The risk of developing type 1 diabetes – can it be predicted
What you need to know in order to determine the risk of developing type 1 diabetes? Can a disease manifest be predicted?
Type 1 diabetes is 7-9 times less than type 2 diabetes , but it usually progresses faster. Since type 1 diabetes manifests more often in childhood, it is also called “young diabetes.” Unlike non-insulin-dependent diabetes, the development of type 1 diabetes most often occurs suddenly, sharply and quickly leads to serious complications, so the question of the possibility of predicting its development becomes extremely urgent.
Why does type 1 diabetes occur?
Insulin, the hormone produced by beta cells of the pancreas, is responsible for the level of sugar in human blood. The destruction (destruction) of these cells leads to an acute shortage of insulin, which is why patients with this type of diabetes mellitus are forced to receive replacement insulin for life. But what becomes the trigger for the death of pancreatic cells, or what is the cause of the development of type 1 diabetes, despite more than 300 years of studying this pathology, is not known for certain.
There are several presumptive causative factors: heredity and external factors (including rubella viruses , Koksaki, some chemical and medicinal substances such as rat poison and streptozocin).
Type 1 diabetes: risk factors
The underlying risk factors for developing insulin-dependent diabetes are genetic predisposition (the presence of diabetes in relatives), race and the presence of antibodies against pancreatic beta cells in the blood. Therefore, the risk is highest with a combination of these factors.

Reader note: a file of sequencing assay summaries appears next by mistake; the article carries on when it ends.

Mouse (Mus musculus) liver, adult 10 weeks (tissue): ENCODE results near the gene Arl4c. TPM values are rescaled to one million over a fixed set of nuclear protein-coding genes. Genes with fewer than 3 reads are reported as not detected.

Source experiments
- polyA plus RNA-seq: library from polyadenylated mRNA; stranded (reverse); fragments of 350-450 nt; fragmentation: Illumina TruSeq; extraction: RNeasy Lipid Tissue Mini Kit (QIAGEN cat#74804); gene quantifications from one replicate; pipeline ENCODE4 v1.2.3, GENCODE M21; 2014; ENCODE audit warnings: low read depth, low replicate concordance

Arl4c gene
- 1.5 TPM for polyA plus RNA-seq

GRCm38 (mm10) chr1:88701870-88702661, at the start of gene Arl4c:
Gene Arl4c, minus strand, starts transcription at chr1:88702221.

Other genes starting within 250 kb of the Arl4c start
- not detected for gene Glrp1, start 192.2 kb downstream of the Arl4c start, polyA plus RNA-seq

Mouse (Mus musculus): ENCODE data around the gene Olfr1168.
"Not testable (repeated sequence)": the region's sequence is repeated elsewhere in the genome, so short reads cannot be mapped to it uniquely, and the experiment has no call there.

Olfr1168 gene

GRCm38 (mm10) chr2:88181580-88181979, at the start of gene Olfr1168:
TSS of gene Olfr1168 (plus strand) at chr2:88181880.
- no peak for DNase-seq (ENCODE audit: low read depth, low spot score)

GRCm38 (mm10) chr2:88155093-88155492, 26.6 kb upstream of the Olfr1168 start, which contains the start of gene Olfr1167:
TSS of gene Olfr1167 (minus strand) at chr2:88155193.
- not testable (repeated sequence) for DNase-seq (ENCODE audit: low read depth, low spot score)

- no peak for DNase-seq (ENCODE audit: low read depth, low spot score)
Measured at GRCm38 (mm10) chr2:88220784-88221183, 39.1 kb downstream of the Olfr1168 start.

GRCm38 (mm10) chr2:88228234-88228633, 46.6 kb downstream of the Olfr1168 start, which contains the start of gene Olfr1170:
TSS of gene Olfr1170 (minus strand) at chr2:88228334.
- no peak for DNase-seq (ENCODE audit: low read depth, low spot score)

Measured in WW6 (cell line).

Let’s consider statistics in more detail:
- only 10-15% of people with type 1 diabetes have a family history of this disease (that is, at least 1 relative with the same diagnosis);
- if the mother has diabetes, then the risk for her child will be no more than 2%, if the father has 6%;
- if a brother or sister is ill with diabetes, the risk is about 5%;
- if both the brother / sister and one of the parents suffer from diabetes, the risk for the child is about 30%;
- if diabetes developed in one of the identical twins, then the risk of developing diabetes for the second twin rises to 30-50%;
- in people of the Caucasian race, the risk of type 1 diabetes is slightly higher than in Hispanics, Asians, and black people.
So can type 1 diabetes be predicted?
There are 3 types of markers that allow you to determine the risk of developing type 1 diabetes mellitus in a person: genetic, metabolic and immunological.
Genetic markers (genes of the histocompatibility complex, etc.) allow us to establish only a genetic predisposition, that is, to state that the risk of developing diabetes is 10-15 times higher than in individuals who do not have these genes. This means that it is impossible to predict specifically whether diabetes in a person with a genetic predisposition will develop. In addition, a sufficiently large number of diabetics lack such genetic markers.
Metabolic markers (glucose tolerance test, insulin and C-peptide levels, glycosylated hemoglobin, fructosamine) begin to deviate from the norm only at the late stage of the preclinical period, with far-reaching destruction of pancreatic beta cells, that is, also unsuitable for detecting diabetes 1 type in the early stages.
Immunological markers (titers of diabetes-associated antibodies) provide a unique opportunity to establish the beginning and nature of the course of autoimmune processes in beta cells of the pancreas with still normal results of tests for the content of C-peptide or glucose tolerance.
Thus, only with the help of immunological tests can type 1 diabetes mellitus be predicted (in almost 90% of cases) long before the onset of the first symptoms of the disease.